Still confused about whether to upgrade your iPhone, iPad or iPod Touch to the latest iOS 7? We recommend that you should upgrade as soon as possible. But once you do, here are some privacy settings that you may want to review.
1. Disable and Clear Frequent Locations
Apple tracks your locations and retains history of where you’ve used your iOS 7 devices last. Some people don’t mind this feature. But for those of you who do, you can disable the mobile OS’s Frequent Locations feature, which is enabled by default. This also helps improve the battery life of your Apple device.
To disable this feature, go to Settings> Privacy> Location Services> System Services> Frequent Locations. In addition to this, you can even choose not to provide Apple with your location information to help improve Maps. Select one of the locations in History to view your frequent locations on a map. The Clear History option is at the bottom of the Frequent Locations screen.
You can disable all of the location services that are turned on by default. The cell-network search option, compass calibration, diagnostics and usage, location-based iAds, Popular Near Me, time zone, traffic and Wi-Fi can all be turned off individually.
Customizing what locations you want to share is also possible through Restrictions. In Settings>, click on General> Restrictions> Enable Restrictions. Enter your passcode twice to allow restrictions on Safari, FaceTime, Siri, iTunes Store, installing and deleting apps, and other settings. Scroll down to change the settings that restrict content by rating for music, podcasts, movies, television, books, apps, and Siri. Press the Websites option to limit adult content and restrict specific sites.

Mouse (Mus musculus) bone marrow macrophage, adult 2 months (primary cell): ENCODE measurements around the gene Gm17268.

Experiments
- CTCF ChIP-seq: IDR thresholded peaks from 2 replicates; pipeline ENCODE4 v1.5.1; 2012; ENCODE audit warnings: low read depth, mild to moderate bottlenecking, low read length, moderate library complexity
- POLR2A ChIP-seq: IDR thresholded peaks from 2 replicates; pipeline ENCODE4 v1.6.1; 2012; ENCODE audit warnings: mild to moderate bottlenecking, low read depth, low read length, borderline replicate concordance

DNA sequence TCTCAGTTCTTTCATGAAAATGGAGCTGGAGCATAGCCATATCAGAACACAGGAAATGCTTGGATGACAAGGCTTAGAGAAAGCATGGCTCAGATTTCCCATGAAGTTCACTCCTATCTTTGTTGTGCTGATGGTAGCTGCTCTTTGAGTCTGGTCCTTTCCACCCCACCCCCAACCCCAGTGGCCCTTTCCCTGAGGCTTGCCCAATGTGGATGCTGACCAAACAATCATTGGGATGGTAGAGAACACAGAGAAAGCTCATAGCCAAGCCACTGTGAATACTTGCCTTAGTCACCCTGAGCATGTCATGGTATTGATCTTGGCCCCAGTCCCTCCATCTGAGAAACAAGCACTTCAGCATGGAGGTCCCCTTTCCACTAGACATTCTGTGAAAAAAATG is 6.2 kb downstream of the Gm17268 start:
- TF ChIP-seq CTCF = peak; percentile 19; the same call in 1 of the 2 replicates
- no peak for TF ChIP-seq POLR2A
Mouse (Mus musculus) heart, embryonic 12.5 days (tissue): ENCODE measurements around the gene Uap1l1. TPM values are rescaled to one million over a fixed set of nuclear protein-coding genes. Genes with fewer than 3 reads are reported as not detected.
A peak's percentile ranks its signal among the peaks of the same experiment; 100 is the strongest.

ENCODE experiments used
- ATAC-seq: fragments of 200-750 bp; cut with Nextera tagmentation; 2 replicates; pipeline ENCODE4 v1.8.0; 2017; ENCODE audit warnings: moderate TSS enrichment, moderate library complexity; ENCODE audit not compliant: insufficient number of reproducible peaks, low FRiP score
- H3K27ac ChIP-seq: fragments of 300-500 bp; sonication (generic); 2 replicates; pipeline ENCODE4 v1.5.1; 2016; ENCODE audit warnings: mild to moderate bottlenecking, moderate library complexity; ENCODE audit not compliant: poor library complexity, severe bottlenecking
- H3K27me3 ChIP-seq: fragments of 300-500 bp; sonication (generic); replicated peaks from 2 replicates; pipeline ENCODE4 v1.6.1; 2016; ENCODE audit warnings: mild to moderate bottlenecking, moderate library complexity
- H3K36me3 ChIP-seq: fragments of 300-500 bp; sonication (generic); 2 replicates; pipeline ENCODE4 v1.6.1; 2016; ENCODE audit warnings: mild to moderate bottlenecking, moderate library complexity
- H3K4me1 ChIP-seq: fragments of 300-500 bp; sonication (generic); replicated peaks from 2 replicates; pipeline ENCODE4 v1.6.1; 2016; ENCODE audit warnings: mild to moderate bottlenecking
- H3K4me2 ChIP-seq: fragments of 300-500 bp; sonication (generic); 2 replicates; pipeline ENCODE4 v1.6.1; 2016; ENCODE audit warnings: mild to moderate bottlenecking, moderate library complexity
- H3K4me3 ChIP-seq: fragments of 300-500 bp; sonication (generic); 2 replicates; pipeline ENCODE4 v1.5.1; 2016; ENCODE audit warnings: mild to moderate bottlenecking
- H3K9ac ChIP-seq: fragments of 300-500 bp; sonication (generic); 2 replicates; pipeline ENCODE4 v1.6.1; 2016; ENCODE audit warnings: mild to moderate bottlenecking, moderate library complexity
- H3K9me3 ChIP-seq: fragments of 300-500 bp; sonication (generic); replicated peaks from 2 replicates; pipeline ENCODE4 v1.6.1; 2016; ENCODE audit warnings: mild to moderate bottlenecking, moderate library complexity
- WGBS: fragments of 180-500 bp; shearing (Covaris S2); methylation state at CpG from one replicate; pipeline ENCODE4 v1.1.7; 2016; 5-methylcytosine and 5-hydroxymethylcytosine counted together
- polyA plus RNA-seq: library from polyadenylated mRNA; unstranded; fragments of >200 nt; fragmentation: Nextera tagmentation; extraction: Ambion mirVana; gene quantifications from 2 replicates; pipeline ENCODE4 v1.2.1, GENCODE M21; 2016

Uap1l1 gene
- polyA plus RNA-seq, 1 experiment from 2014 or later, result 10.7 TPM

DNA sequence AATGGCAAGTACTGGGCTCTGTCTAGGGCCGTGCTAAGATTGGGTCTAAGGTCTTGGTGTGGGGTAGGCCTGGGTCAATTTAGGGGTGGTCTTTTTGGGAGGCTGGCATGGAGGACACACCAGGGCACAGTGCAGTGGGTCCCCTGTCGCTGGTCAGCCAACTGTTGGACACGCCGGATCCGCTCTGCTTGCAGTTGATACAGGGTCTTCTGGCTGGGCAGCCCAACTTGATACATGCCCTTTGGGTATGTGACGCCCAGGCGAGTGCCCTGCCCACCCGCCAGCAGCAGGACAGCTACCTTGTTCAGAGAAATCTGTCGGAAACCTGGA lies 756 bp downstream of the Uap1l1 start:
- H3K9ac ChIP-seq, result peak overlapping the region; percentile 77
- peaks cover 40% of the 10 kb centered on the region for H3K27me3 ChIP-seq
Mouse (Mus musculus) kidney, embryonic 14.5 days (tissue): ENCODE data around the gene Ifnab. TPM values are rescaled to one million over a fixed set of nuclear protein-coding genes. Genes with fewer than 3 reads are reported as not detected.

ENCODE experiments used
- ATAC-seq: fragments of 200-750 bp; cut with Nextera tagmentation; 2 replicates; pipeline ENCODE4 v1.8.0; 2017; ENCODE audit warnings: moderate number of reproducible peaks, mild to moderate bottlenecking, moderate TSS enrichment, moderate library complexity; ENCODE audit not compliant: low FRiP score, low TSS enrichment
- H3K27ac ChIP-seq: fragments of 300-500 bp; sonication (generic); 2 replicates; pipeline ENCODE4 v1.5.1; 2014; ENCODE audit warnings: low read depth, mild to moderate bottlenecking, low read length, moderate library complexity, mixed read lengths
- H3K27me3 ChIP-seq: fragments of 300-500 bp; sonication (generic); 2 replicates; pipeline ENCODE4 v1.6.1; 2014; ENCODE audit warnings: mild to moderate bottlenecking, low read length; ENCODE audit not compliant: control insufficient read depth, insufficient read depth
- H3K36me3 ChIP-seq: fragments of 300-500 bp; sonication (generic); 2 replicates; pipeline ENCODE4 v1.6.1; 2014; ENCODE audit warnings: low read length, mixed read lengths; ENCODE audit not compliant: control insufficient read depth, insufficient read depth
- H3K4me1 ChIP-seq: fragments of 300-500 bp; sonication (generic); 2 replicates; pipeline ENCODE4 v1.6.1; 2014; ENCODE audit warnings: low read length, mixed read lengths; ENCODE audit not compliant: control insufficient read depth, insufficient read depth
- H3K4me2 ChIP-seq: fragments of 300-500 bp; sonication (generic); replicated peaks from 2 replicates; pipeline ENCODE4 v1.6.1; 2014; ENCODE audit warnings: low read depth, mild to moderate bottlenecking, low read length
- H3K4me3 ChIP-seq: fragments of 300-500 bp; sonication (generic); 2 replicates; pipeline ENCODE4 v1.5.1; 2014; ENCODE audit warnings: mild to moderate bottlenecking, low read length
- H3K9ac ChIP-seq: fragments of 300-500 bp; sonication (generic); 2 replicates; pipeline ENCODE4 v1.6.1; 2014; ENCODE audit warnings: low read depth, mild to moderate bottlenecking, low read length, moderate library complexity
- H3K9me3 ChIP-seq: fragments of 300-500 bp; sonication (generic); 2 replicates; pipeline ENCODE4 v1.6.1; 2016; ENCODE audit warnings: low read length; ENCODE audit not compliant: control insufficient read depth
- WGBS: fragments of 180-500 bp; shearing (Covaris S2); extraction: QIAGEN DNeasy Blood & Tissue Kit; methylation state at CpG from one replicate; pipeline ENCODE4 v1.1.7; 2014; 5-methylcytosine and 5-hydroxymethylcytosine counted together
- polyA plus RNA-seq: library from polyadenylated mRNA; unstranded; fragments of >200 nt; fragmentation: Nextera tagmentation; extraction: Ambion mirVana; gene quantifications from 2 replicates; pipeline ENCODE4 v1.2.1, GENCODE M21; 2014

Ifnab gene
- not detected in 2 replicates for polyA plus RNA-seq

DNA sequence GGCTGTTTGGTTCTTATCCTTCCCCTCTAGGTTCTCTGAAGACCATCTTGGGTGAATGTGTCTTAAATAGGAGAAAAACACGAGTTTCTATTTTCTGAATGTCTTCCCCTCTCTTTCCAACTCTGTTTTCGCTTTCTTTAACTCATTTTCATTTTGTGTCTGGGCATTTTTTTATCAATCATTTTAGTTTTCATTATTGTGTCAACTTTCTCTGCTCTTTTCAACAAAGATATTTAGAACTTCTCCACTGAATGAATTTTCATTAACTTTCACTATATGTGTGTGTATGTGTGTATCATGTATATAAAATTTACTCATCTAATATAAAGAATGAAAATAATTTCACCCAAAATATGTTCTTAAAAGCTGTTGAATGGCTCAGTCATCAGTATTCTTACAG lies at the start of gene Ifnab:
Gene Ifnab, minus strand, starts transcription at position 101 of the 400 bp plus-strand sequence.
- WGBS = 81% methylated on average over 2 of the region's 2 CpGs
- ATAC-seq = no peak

Scroll further to the Privacy section. This includes location services, contacts, reminders, calendars, photos, Bluetooth sharing, Twitter, Facebook and advertising. When you click on Location Services, you can allow or block changes, deactivate location services globally, or disable location for specific apps. You can access System Services at the bottom of the Location Services screen. .
2. Block callers in your contacts
On the iPhone, blocking is available in the Phone, Messages, and FaceTime apps. On the iPad and iPod touch, you can block callers in Messages and FaceTime. You won’t receive phone calls, messages, or FaceTime calls from the people on your block list.
In the Phone and FaceTime apps, open Favorites or Recents, click on the Info button to the right of the entry you want to block, scroll to the bottom, and select Block this Caller. You can also open Contacts, choose the entry, and then select Block this Caller. To block a sender in Messages, open one of their messages, press Contact in the upper-right, press the Info button, and then scroll to and press Block this Caller. To see your list of blocked callers, select the app in Settings (Phone, Messages, or FaceTime), and select Blocked. You can add a contact to the list by pressing Add New and then selecting the contact. To unblock a contact, press Edit in the top-right corner and then choose the entry.
3. Enable Do Not Track, and block cookies in Safari
The Do Not Track feature in iOS 7’s built-in browser relies on the voluntary cooperation of trackers, so it surely can’t be relied on entirely. Still, every little bit helps. To activate Do Not Track in Safari, open Settings and choose Safari. Press the toggle to the right of Do Not Track. To block cookies in Safari, select Block Cookies in Safari’s settings and choose either always, or “From third parties and advertisers.”
Scroll down Safari’s settings to find two other privacy-enhancing options: Clear History and Clear Cookies and Data.
4.View a link’s URL before you click
Press and hold a link to open a half-window that shows the link’s URL and four options: Open, Open in New Page, Add to Reading List, Copy.